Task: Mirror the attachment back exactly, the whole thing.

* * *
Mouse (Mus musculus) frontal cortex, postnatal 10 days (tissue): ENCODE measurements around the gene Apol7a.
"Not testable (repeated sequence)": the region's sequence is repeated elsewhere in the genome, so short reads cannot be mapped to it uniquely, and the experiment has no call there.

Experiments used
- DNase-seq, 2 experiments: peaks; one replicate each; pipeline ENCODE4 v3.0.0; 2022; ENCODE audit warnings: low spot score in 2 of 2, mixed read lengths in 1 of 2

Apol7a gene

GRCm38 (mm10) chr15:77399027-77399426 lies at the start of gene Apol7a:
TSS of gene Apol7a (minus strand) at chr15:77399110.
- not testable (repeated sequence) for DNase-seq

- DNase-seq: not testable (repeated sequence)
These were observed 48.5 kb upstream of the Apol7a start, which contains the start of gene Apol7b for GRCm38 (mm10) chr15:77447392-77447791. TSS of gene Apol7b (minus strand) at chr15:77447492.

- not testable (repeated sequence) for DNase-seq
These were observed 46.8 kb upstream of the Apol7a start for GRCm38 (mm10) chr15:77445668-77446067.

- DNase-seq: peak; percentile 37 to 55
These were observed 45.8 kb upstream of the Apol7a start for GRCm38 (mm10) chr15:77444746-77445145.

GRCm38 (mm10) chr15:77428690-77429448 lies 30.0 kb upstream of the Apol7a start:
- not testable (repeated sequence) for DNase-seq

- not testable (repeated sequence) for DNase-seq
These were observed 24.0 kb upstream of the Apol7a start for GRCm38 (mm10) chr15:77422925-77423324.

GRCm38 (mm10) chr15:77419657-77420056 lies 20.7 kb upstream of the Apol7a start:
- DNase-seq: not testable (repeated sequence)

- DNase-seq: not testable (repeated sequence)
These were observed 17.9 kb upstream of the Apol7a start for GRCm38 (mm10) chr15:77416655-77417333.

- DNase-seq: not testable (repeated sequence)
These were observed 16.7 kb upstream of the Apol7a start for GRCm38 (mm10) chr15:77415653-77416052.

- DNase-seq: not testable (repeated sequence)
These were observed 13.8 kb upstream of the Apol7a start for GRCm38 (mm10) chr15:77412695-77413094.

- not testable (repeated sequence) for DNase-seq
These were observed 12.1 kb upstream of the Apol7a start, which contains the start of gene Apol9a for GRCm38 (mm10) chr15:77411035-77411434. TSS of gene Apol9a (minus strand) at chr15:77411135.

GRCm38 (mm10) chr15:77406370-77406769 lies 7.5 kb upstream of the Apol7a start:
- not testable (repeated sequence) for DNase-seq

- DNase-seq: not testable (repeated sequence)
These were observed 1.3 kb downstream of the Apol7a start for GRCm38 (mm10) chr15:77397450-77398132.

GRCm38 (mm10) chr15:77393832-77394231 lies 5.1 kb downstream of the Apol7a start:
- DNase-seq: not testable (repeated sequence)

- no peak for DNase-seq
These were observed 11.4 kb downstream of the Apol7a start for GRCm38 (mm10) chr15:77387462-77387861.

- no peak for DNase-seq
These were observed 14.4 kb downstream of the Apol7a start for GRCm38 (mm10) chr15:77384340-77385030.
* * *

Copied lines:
Mouse (Mus musculus) frontal cortex, postnatal 10 days (tissue): ENCODE measurements around the gene Apol7a.
"Not testable (repeated sequence)": the region's sequence is repeated elsewhere in the genome, so short reads cannot be mapped to it uniquely, and the experiment has no call there.

Experiments used
- DNase-seq, 2 experiments: peaks; one replicate each; pipeline ENCODE4 v3.0.0; 2022; ENCODE audit warnings: low spot score in 2 of 2, mixed read lengths in 1 of 2

Apol7a gene

GRCm38 (mm10) chr15:77399027-77399426 lies at the start of gene Apol7a:
TSS of gene Apol7a (minus strand) at chr15:77399110.
- not testable (repeated sequence) for DNase-seq

- DNase-seq: not testable (repeated sequence)
These were observed 48.5 kb upstream of the Apol7a start, which contains the start of gene Apol7b for GRCm38 (mm10) chr15:77447392-77447791. TSS of gene Apol7b (minus strand) at chr15:77447492.

- not testable (repeated sequence) for DNase-seq
These were observed 46.8 kb upstream of the Apol7a start for GRCm38 (mm10) chr15:77445668-77446067.

- DNase-seq: peak; percentile 37 to 55
These were observed 45.8 kb upstream of the Apol7a start for GRCm38 (mm10) chr15:77444746-77445145.

GRCm38 (mm10) chr15:77428690-77429448 lies 30.0 kb upstream of the Apol7a start:
- not testable (repeated sequence) for DNase-seq

- not testable (repeated sequence) for DNase-seq
These were observed 24.0 kb upstream of the Apol7a start for GRCm38 (mm10) chr15:77422925-77423324.

GRCm38 (mm10) chr15:77419657-77420056 lies 20.7 kb upstream of the Apol7a start:
- DNase-seq: not testable (repeated sequence)

- DNase-seq: not testable (repeated sequence)
These were observed 17.9 kb upstream of the Apol7a start for GRCm38 (mm10) chr15:77416655-77417333.

- DNase-seq: not testable (repeated sequence)
These were observed 16.7 kb upstream of the Apol7a start for GRCm38 (mm10) chr15:77415653-77416052.

- DNase-seq: not testable (repeated sequence)
These were observed 13.8 kb upstream of the Apol7a start for GRCm38 (mm10) chr15:77412695-77413094.

- not testable (repeated sequence) for DNase-seq
These were observed 12.1 kb upstream of the Apol7a start, which contains the start of gene Apol9a for GRCm38 (mm10) chr15:77411035-77411434. TSS of gene Apol9a (minus strand) at chr15:77411135.

GRCm38 (mm10) chr15:77406370-77406769 lies 7.5 kb upstream of the Apol7a start:
- not testable (repeated sequence) for DNase-seq

- DNase-seq: not testable (repeated sequence)
These were observed 1.3 kb downstream of the Apol7a start for GRCm38 (mm10) chr15:77397450-77398132.

GRCm38 (mm10) chr15:77393832-77394231 lies 5.1 kb downstream of the Apol7a start:
- DNase-seq: not testable (repeated sequence)

- no peak for DNase-seq
These were observed 11.4 kb downstream of the Apol7a start for GRCm38 (mm10) chr15:77387462-77387861.

- no peak for DNase-seq
These were observed 14.4 kb downstream of the Apol7a start for GRCm38 (mm10) chr15:77384340-77385030.